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Oct 19, 2017 • Carriers

Lease Purchase Trucking

Lease Purchase Trucking

If you’re a company driver, lease purchase trucking is a way for you to become an owner operator and eventually be your own boss, but consider all the factors before signing on.

Lease Purchase Trucking

You might consider a lease purchase trucking agreement if you’ve been a company driver for a few years now and you like the idea of becoming an owner operator in order to earn more and create a more flexible schedule, right? We don’t blame you!

The road to becoming an owner operator and running your own trucking company can be a bumpy one (though not nearly as bad as some of the California interstates) but as long as you understand the costs and have a plan, you can indeed succeed!

What is Lease Purchase Trucking?

Lease purchase trucking is when a carrier decides to become an owner operator by making payments on a truck leased to a trucking company. This end goal is to pay off the truck, generate a reputation for being a reliable carrier and then once the truck payments and term agreement expire, you can venture out to grow your trucking company.

Lease truck payments can range anywhere from $300 to upward of $1,200 per week depending on if you choose a used or new truck and the trucking company you sign on with.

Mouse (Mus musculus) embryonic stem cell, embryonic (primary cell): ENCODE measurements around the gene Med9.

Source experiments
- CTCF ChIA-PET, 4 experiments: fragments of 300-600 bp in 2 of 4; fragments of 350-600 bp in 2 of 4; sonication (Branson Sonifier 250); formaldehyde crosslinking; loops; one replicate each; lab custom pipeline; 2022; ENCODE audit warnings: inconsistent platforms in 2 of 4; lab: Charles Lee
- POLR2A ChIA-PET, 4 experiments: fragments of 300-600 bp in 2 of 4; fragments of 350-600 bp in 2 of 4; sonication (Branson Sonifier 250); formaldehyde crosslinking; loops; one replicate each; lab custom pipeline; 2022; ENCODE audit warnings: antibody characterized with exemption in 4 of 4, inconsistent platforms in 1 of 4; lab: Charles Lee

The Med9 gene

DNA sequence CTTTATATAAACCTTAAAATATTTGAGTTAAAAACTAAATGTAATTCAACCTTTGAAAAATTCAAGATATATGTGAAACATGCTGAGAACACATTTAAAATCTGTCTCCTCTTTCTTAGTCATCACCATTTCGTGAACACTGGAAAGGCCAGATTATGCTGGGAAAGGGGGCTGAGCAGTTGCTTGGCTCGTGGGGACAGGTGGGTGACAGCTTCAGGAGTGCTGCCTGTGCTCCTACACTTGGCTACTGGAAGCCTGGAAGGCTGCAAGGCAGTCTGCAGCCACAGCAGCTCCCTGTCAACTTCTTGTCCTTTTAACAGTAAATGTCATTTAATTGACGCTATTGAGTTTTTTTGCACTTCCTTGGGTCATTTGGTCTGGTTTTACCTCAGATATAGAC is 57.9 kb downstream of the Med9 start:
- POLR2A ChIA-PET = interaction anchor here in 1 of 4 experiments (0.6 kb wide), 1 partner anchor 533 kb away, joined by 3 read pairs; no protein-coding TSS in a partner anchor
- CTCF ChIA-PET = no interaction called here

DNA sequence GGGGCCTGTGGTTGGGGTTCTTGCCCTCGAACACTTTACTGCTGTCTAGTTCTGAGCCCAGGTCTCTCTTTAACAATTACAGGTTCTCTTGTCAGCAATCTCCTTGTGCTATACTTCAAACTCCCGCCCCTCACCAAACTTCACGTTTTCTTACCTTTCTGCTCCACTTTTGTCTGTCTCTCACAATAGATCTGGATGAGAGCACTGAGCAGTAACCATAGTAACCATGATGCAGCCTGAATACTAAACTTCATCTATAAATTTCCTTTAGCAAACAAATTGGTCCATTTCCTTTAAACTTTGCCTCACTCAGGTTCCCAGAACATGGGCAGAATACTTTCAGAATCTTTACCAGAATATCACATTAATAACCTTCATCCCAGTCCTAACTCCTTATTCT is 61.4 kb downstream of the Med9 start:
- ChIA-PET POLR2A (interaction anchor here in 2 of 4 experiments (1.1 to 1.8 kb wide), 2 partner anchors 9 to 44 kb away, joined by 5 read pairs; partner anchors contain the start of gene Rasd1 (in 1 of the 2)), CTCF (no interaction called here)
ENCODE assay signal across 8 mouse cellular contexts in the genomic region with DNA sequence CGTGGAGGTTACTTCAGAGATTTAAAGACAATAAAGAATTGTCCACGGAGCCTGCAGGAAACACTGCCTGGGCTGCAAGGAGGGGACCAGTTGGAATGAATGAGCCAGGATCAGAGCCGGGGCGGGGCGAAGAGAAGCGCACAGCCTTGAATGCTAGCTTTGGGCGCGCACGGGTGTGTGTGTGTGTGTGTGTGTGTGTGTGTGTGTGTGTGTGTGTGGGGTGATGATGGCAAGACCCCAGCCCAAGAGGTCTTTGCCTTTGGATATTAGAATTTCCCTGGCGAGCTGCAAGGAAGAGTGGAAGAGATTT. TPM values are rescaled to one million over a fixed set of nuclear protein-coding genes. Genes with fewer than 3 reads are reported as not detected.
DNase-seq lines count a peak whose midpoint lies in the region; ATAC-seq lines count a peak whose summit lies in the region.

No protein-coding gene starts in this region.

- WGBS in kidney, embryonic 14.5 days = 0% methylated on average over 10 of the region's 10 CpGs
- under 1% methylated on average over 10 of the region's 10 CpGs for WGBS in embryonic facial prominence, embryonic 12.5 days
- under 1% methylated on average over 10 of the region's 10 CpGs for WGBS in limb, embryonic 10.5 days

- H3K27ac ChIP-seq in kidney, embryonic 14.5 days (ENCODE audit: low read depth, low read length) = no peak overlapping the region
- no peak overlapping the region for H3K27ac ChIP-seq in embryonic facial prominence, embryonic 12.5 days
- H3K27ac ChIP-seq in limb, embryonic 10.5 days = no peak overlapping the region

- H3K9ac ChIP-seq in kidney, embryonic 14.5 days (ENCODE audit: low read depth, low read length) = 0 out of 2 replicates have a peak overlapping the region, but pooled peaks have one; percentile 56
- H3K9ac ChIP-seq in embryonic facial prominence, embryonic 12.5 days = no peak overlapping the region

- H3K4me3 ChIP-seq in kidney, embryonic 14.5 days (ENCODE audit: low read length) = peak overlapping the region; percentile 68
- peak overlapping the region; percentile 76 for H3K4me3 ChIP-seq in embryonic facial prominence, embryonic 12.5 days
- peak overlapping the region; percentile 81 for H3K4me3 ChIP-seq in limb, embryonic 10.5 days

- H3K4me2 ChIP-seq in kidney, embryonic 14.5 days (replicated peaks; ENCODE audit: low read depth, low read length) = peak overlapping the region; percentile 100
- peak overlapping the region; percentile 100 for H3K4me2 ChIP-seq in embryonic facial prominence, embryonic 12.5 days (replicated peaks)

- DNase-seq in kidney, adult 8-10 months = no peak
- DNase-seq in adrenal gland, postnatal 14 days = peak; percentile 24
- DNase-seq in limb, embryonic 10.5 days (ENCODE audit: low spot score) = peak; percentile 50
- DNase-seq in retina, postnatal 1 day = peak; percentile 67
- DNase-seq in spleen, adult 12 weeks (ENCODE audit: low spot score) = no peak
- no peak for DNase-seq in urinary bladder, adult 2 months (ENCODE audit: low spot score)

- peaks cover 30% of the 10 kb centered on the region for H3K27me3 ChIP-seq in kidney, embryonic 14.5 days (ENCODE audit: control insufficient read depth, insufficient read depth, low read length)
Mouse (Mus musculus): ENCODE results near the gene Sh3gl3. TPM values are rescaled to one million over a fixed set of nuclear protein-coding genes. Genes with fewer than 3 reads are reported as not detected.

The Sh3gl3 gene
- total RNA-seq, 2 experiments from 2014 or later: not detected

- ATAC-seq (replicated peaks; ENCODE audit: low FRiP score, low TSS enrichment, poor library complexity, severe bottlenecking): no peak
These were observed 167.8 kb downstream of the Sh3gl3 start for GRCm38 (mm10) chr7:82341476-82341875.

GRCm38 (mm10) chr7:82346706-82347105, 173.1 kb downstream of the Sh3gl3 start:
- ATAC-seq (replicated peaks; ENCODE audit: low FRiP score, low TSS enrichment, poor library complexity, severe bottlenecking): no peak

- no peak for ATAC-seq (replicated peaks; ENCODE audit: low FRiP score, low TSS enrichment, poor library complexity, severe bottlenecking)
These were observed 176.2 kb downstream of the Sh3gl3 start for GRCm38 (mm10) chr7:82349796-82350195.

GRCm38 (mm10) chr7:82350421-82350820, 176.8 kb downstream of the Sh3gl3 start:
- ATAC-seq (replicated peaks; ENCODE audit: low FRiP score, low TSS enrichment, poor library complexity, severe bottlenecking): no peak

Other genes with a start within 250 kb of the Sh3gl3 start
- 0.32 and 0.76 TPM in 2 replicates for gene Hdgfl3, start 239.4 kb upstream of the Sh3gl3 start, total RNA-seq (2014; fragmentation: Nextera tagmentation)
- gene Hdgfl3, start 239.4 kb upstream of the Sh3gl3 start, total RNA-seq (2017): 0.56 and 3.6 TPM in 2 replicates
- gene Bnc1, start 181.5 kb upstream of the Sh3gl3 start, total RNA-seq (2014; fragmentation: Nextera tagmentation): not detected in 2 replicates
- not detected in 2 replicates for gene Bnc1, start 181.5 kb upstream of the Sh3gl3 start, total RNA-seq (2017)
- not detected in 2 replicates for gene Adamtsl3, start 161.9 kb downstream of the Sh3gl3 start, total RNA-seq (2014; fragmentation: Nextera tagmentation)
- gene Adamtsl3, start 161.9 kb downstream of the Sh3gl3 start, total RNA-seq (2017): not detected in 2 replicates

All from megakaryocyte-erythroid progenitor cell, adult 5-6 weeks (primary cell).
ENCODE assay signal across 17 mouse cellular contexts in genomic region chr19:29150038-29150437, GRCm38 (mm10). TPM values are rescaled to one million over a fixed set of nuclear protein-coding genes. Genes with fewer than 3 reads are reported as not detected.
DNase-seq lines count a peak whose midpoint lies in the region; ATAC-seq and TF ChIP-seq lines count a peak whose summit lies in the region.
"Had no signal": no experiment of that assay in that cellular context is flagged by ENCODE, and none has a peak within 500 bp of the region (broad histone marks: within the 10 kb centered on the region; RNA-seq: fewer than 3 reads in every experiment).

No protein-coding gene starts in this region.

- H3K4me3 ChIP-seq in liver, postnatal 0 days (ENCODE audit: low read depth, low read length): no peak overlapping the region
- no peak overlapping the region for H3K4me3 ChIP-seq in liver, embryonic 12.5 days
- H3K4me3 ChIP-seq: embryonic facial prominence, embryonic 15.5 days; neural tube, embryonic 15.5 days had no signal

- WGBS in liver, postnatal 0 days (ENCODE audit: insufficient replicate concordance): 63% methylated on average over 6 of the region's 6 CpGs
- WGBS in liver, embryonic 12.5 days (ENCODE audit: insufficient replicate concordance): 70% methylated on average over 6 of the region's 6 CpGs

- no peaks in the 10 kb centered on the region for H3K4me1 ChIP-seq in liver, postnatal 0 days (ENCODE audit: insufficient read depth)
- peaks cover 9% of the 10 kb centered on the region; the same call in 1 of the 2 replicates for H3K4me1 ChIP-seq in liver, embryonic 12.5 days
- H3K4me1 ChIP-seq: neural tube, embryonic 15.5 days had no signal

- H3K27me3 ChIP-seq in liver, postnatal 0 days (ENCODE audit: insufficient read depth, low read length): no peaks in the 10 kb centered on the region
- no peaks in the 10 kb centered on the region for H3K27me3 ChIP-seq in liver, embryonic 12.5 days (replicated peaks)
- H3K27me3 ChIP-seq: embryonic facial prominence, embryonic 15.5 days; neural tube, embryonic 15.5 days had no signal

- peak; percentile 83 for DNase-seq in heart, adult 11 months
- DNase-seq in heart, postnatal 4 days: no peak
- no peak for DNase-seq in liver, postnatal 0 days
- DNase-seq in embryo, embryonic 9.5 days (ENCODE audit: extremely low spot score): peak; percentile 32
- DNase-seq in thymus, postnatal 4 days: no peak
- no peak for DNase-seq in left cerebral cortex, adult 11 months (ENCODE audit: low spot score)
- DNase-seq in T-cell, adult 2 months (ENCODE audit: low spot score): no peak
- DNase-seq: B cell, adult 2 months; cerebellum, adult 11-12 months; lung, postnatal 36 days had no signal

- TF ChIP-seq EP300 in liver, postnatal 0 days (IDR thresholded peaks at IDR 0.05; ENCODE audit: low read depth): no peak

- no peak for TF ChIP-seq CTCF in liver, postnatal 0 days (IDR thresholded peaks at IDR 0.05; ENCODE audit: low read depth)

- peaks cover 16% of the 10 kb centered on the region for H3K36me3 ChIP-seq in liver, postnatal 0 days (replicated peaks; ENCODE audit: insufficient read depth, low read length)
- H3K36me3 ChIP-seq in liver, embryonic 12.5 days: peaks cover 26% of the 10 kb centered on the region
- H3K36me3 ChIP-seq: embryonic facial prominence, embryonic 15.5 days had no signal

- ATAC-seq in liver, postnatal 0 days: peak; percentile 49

Things to Consider in a Lease Purchase

Trucks, like any piece of equipment, will require repairs and the costs to cover are the responsibility of the owner-operator. Truck repair costs can be up to $17,000 annually for an average OTR truck driver logging 100,000 miles. Therefore you must be extra cautious when considering a used truck lease purchase.

If the truck is used, be certain to review the repair records of the truck and double-check if another driver previously ran the truck as a lease. These might seem like common sense but being thorough in your examination of a used truck can save you from making a potentially disastrous mistake.

When you agree to a truck lease purchase, the company you sign with will ultimately decide your revenue because they decide your loads. Make certain that there is ample freight available and check load boards like Truckloads for regions and routes that they want you to haul through to see if there are enough loads to haul.

Keep in mind which type of truck freight equipment you will be hauling. On average, flatbed loads are the highest paying truck load with freight often being oversized heavy machinery or other large goods for construction.

While most drivers haul dry van, consider the type of truck equipment you’ll be using and if the company has the loads for it regularly or not. This can have a tremendous impact on your success as you transition for lease trucking into running your own trucking company.

Use Truckloads Free Load Board

As we mentioned before, you can use our free load board Truckloads to search for loads based on location and equipment type to double-check that there are ample loads available in a given area and for a specific freight type. Once you finish paying off your leased truck and have your own trucking authority without being signed to a company, you can use Truckloads to help you find the perfect loads to fit your needs.

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